In the Moment
Battle of Malvern Hill, Henrico County, Virginia
July 1, 1862
"Promise me, Lemuel Shaw!"
Any of the Virginia air that Elisha Cutler could manage to breathe in was becoming increasingly rancid – thick with gunpowder and the deafening noises of shots being fired and men being killed. He should be there, in the midst of that battle with his brothers in the blue Union uniform, but instead he was sitting on the chest of a young Confederate soldier, trying to extract a promise that made Elisha look every ounce a hypocrite.
"You're seventeen and too young to be enlisted, Lemuel. Promise me that if I let you go you will go to your commanding office once this battle is over and turn yourself in."
Why do you care? Elisha wondered to himself. Yes, he and Lemuel had grown up in the same town, but they hadn't been close, quite the opposite. Lemuel had been a merciless bully as they'd grown up, and had they been anywhere but here, Elisha wondered if perhaps he wouldn't have gladly killed the other boy. It probably was what he should do; they were, after all, on opposite sides of the war, despite the fact that their uniforms were so muddied you could hardly tell the blue from the gray.
But Elisha did not harm him – did not even want to harm him – not here, not this way, not when he was the first familiar face he'd seen since enlisting in August. Not when he saw the wide-eyed terror in Lemuel's eyes that had to match what was in Elisha's own expression.
"What about you?" Lemuel spit out, still struggling to get out from under Elisha. "You're only sixteen! I don't have to turn myself in if you don't!"
"Why do you want this?" Elisha asked, head jerking towards the war that was still raging behind them, barely apart from the place to which he had chased Lemuel.
"I thought it would be different than this," Lemuel confessed after a pause. "I thought I could return home a hero."
"Aren't you terrified?" Elisha whispered, having, like Lemuel, long realized the error of his similar, foolish way of thinking.
The two boys stared at one another for a long moment while Elisha let Lemuel think through this. The colors – blue and gray – the foul air and the animosity that had always existed between the two boys had faded away in that moment. Just then they were nothing but two boys, terrified and in the middle of something far bigger than themselves. They weren't friends, but they were familiar to one another, and that was something for which they were willing to put aside their differences.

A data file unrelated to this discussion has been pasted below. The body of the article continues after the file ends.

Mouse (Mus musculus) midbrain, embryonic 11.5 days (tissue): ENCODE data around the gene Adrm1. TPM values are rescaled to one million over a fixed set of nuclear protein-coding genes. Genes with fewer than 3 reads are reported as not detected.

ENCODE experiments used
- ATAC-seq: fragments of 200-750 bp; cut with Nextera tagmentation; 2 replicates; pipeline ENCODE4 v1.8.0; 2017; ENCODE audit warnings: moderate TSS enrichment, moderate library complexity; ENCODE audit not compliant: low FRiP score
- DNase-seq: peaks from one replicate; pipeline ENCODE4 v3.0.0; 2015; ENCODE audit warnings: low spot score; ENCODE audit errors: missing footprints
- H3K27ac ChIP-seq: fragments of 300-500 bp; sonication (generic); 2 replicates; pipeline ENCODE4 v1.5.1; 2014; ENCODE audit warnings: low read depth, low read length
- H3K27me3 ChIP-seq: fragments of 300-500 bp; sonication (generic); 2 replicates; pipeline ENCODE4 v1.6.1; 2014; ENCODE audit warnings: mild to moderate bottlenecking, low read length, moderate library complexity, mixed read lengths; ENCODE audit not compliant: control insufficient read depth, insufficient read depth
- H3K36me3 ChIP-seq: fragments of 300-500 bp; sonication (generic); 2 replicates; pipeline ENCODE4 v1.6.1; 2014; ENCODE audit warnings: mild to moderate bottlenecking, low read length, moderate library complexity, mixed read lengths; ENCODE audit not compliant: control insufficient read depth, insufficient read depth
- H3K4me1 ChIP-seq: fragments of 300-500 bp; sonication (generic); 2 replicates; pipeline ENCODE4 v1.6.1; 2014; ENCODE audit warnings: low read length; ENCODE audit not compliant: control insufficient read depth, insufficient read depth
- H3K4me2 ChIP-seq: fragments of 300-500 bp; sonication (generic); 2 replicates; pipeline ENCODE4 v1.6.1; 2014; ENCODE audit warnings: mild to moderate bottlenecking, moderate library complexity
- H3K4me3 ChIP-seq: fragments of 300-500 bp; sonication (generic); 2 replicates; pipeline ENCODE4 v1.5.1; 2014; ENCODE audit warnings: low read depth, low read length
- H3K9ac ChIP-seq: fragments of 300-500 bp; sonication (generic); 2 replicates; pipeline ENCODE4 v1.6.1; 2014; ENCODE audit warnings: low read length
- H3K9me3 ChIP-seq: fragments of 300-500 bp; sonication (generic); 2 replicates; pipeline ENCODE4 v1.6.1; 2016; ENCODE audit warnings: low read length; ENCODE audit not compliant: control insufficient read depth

"If I turn myself in," Lemuel said at length. "You must promise me you will do the same thing."
Elisha paused, but then nodded slowly, suddenly relieved at the idea of it. If he revealed his true age, he would be discharged and could go home. No word had ever held such sweetness as the mere thought of "home."
"Alright," Elisha agreed, and for a moment the boys very nearly smiled at one another. "Only a few days more, and then we will be given leave to start back home."
And so they did, meeting up in Richmond on July Fourth, once the Seven Days' Battle was over.
"Happy Independence Day, Lemuel," Elisha offered swinging the pack that held his meager belongings over a shoulder as he approached the other teenager.
Lemuel didn't respond beyond a roll of his eyes, but Elisha smiled anyway as they started walking northwest, towards their shared faraway hometown of Augusta, Maine. It was to be long trip, but Elisha really didn't mind in the least bit.
Today was his favorite holiday, celebrating America's independence from the British, and Elisha himself was free to go home. The Civil War might not have been over yet, and he might not agree with his travel companion about which side of the war was correct, but in this particular moment, it didn't matter. He was happy.
He was happy to be going home, and he was even happy for that moment a few days ago when he had looked Lemuel Shaw of all people in the eye and not harmed him. At the very least, he had spared a life and gained a travel companion. Considering that had led him to this moment – and eventually back home – that was more than enough for Elisha.
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